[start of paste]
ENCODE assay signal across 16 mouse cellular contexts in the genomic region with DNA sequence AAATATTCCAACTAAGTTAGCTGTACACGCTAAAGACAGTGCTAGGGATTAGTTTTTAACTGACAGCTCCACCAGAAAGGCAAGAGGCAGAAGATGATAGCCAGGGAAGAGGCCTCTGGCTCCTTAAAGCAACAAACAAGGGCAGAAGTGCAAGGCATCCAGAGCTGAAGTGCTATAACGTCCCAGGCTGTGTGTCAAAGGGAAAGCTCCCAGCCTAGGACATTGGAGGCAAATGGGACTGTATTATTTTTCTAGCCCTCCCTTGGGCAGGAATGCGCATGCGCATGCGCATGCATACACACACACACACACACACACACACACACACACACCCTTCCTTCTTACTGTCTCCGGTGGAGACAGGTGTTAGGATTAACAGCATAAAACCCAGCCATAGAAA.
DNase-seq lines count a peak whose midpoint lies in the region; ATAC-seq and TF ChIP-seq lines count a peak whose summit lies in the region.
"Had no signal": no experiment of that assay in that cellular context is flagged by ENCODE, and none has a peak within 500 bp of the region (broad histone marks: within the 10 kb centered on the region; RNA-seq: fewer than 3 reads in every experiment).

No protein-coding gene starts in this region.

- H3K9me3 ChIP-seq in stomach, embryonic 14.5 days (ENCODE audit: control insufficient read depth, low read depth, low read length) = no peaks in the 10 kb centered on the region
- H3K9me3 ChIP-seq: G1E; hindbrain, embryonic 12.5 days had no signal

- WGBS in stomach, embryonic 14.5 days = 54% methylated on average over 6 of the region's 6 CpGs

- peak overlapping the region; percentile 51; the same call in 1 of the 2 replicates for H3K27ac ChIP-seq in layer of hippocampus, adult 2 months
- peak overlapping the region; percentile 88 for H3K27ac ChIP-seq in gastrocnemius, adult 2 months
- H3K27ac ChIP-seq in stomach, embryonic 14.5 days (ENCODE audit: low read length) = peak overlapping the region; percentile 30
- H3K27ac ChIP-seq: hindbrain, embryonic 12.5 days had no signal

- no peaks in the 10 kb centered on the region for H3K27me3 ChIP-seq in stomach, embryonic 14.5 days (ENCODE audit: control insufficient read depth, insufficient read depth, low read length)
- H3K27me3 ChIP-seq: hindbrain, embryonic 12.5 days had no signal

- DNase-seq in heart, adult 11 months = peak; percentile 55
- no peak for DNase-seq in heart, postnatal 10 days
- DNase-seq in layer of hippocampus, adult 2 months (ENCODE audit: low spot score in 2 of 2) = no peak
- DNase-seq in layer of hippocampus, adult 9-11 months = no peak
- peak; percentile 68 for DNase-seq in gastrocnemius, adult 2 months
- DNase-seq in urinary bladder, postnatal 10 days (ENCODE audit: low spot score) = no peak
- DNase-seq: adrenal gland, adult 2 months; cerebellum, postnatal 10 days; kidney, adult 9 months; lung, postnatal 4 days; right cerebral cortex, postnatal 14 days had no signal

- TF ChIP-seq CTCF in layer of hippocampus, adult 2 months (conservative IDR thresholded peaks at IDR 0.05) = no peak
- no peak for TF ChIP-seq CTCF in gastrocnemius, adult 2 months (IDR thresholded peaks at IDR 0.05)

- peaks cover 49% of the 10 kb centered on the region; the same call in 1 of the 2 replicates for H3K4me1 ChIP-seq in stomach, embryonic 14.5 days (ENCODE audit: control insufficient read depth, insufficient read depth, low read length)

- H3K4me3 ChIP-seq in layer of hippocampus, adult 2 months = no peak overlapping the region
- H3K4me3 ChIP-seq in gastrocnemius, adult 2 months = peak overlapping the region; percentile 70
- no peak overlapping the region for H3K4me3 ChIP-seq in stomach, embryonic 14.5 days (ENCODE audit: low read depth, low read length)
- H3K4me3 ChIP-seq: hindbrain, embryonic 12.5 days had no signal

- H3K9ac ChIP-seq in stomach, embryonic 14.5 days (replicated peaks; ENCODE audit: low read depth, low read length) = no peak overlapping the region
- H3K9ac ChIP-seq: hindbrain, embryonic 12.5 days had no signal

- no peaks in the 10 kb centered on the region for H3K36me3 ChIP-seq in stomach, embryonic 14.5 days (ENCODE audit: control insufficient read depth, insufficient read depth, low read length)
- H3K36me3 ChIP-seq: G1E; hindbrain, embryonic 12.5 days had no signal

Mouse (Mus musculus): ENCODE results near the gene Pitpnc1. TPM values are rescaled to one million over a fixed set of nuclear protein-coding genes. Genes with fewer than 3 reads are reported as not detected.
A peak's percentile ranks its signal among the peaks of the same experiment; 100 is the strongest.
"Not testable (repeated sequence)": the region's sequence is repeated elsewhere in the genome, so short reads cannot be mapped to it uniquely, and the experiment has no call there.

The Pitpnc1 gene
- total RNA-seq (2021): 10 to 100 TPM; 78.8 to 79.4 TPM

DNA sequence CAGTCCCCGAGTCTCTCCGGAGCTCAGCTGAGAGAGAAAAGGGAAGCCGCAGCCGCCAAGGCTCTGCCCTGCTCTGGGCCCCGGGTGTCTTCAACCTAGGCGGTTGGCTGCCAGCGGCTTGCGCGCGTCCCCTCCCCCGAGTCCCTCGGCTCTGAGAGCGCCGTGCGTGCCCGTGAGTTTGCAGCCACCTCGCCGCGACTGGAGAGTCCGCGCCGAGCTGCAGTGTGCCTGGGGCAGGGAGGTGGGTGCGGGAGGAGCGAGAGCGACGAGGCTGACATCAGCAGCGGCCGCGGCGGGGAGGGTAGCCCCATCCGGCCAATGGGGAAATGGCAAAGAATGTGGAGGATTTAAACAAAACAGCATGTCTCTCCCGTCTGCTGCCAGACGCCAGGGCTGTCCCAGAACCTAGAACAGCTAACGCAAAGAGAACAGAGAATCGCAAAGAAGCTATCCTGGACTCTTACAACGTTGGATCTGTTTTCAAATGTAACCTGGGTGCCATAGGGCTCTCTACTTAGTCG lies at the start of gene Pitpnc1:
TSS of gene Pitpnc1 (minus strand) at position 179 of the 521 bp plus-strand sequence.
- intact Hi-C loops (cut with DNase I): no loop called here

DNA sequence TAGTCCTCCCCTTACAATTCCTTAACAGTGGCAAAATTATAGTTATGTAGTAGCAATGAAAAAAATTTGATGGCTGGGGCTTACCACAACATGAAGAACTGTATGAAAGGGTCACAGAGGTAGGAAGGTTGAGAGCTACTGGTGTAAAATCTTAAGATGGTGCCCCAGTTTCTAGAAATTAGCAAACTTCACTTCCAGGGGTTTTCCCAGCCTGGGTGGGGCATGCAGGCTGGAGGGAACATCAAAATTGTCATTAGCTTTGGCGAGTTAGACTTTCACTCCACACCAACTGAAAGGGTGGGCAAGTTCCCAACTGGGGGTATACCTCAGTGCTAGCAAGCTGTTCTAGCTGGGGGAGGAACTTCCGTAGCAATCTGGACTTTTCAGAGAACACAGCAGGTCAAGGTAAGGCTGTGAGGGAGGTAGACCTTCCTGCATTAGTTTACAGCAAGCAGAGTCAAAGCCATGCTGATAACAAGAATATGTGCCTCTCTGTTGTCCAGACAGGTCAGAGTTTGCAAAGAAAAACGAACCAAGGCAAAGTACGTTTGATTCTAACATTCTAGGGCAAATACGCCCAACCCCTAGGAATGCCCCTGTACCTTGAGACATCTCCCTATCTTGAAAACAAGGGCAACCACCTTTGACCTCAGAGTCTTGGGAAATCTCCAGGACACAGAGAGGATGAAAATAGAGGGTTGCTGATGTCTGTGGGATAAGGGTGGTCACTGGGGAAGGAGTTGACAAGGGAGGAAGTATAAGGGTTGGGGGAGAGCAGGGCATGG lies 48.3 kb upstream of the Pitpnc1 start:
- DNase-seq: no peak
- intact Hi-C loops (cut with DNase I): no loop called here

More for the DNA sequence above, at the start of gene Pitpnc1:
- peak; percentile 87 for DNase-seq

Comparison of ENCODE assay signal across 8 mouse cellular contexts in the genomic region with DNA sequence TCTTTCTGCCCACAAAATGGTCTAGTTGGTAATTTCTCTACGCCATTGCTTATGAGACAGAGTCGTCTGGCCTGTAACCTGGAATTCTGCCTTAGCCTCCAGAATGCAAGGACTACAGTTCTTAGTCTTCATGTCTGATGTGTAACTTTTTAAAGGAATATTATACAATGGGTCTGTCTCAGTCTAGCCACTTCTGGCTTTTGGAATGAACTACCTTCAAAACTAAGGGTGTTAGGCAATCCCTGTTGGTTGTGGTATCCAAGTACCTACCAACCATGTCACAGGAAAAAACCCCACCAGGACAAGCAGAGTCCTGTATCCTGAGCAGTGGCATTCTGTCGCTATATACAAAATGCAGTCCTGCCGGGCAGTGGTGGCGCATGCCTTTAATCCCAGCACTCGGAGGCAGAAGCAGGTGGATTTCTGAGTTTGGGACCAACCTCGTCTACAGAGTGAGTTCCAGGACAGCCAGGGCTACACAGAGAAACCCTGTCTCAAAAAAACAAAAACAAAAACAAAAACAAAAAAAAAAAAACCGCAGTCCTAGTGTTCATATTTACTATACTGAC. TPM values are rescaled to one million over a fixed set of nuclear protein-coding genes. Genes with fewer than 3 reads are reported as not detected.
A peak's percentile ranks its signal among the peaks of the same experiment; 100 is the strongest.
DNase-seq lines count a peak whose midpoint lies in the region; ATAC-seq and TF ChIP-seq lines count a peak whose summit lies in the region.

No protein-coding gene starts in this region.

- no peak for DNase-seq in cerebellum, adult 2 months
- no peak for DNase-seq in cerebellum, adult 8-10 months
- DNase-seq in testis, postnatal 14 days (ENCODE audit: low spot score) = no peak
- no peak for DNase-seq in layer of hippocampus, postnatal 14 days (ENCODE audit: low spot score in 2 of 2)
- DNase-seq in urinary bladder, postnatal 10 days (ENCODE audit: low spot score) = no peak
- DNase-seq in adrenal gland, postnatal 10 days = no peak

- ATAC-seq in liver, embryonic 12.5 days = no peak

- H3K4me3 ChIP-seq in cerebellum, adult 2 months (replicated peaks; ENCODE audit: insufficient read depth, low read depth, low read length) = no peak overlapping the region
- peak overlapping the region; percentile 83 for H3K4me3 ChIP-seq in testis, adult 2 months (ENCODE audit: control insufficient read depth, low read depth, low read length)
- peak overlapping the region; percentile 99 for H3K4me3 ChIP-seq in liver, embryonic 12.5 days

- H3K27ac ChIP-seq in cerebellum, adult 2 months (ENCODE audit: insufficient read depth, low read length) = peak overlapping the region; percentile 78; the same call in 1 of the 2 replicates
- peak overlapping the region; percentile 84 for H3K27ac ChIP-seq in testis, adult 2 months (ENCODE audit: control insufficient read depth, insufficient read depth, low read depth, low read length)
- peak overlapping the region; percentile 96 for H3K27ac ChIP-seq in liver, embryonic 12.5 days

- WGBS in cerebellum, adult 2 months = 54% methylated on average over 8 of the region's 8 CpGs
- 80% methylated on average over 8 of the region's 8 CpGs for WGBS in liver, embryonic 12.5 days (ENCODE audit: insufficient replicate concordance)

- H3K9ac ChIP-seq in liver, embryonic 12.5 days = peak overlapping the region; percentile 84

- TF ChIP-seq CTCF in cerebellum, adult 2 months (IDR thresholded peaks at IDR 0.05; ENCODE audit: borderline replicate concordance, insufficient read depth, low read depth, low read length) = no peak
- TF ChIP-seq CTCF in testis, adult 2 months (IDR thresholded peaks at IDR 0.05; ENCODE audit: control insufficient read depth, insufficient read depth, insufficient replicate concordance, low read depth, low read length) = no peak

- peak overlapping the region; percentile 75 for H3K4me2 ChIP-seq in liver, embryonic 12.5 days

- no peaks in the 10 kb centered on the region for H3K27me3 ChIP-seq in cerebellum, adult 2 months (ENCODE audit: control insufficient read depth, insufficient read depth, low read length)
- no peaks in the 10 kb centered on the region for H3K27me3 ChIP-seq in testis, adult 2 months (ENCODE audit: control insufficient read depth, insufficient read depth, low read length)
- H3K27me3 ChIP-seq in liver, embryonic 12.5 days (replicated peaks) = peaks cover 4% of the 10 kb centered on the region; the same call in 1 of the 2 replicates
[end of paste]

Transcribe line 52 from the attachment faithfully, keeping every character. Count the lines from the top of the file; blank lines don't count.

- no peak for DNase-seq in layer of hippocampus, postnatal 14 days (ENCODE audit: low spot score in 2 of 2)